New on Netflix Instant: Controversial indie drama 'Compliance' is here to rile you up
Plus John Cusack in 'The Raven,' Oscar nominee 'United 93,' a foreign film fest, and more
"Compliance" (2012), the button-pushing, "based on a true story" drama, was released on disc early in 2013. Ann Dowd grounds Craig Zobel's exercise with an all-too-believable protagonist, a fast food manager who is so blindly compliant to authority she never puts the brakes on suspicious demands from a voice on the other end of a telephone, and never thinks to question outrageous instructions. Other scenes are far less convincing and Zobel isn't nuanced enough to suggest the personal culpability in executing abuses. But it stirred aggressive reactions in both festival screenings and theatrical showing in 2012, is sure to split audiences on home video, where the experience is not quite as in-your-face but still remains unsettling. More from MSN film critic Glenn Kenny.
"The Raven" (2012) stars John Cusack as Edgar Allen Poe, who is first a suspect in a series of gruesome murders inspired by his stories, and then a detective working with the police his girlfriend (Alice Eve) is kidnapped by the killer. It's a "meandering mess bereft of suspense or significance," according to MSN film critic Kat Murphy.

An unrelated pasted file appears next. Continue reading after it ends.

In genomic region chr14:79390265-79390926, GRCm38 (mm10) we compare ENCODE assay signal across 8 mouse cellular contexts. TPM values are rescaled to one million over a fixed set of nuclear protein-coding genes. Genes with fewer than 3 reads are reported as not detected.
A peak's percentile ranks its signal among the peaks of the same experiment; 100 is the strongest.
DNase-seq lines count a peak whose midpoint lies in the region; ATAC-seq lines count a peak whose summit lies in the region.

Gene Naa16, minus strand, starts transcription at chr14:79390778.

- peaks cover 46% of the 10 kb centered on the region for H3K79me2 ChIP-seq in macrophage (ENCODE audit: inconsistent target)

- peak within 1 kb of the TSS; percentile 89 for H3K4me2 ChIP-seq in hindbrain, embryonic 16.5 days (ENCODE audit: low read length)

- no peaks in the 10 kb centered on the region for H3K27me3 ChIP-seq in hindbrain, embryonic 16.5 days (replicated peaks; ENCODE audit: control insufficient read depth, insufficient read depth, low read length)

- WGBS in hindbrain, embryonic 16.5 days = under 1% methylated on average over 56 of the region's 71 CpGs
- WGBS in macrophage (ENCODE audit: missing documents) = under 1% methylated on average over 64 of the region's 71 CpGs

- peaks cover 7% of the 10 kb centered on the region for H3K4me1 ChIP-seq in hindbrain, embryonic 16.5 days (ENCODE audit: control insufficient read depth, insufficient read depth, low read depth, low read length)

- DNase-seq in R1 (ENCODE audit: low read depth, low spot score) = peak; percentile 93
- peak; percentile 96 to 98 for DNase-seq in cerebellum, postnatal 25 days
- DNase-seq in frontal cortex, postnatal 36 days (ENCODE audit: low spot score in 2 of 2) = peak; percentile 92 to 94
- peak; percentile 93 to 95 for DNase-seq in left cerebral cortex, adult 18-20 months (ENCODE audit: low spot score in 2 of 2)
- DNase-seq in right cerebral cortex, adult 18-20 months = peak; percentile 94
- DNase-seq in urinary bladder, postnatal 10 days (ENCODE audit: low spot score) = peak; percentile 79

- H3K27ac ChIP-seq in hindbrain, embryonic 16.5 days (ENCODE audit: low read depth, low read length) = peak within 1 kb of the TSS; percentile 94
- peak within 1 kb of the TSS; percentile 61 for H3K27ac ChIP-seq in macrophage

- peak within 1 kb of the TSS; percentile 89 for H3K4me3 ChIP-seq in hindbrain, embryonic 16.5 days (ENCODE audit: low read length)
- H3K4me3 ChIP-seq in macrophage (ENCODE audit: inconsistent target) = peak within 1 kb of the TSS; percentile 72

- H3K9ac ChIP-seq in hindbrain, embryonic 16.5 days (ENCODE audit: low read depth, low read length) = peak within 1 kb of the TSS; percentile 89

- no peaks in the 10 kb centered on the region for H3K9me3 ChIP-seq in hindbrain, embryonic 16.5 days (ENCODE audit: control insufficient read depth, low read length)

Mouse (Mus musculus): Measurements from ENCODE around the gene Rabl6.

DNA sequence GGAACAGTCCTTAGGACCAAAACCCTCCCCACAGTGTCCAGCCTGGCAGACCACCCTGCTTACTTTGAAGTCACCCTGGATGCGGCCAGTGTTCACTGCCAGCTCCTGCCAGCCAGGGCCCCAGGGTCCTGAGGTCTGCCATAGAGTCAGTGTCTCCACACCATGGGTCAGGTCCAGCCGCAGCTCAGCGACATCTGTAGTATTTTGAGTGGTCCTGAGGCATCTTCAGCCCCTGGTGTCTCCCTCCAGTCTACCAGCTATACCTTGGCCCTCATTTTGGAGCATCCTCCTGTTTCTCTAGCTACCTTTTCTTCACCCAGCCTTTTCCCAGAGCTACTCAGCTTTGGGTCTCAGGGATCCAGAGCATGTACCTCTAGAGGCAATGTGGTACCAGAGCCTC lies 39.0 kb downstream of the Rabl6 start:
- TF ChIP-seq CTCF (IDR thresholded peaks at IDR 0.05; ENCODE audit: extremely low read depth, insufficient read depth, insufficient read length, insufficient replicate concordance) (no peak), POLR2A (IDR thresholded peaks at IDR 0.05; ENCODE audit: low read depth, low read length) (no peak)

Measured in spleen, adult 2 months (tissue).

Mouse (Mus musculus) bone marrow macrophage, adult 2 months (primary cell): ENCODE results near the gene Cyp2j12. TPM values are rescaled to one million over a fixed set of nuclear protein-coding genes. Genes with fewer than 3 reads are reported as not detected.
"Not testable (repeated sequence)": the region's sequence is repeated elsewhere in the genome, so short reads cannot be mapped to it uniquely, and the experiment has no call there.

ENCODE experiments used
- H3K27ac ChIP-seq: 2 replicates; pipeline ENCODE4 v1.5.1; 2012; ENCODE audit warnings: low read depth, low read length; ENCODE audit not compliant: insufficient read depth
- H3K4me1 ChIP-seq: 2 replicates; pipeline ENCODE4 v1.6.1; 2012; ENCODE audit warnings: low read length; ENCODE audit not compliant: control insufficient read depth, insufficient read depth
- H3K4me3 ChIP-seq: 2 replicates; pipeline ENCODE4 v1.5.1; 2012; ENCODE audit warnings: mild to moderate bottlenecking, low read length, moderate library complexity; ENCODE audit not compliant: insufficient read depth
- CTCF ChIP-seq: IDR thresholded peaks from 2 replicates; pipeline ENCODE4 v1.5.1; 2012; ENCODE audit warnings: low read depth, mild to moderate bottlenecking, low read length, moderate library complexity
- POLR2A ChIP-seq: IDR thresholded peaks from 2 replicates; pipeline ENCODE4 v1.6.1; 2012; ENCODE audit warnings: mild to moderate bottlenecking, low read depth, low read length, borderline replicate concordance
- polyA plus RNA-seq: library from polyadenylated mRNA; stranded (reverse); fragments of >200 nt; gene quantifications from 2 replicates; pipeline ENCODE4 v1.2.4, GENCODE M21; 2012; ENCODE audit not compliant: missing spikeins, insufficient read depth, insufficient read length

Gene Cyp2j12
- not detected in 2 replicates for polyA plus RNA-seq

"Jack & Diane" (2012) stars Juno Temple and Riley Keough as teen lovers who fall hard for each other and run wild in the big city, where undercurrents of horror periodically rear up. "Monster aside, this languid Romeo and Juliet love story lacks a pulse," complains MSN film critic Kat Murphy.
"Bringing Up Bobby" (2011), the directorial debut of actress Famke Janssen, stars Milla Jovovich as an immigrant single mother and con artist who tries to carve out a better life for her American-born son (Spencer List). It is "a mixed mélange of material, at best," according to MSN film critic James Rocchi.
"United 93" (2006), the first theatrical feature to deal with the events of September 11 imagines the drama aboard United 93, the lone flight that never reached its objective. Upon getting cell phone messages about the attacks upon the Twin Towers, the passengers rose up against the hijackers and grounded the plane. Paul Greengrass, who earned an Oscar nomination for his direction later made the first two "Bourne" sequels, casts unknowns in the passenger roles (some of the real life tower crew even play themselves) and shoots the drama like a real-time documentary. While no one will ever know the real drama that unfolded in the air, this portrait pays tribute with a respectful dignity.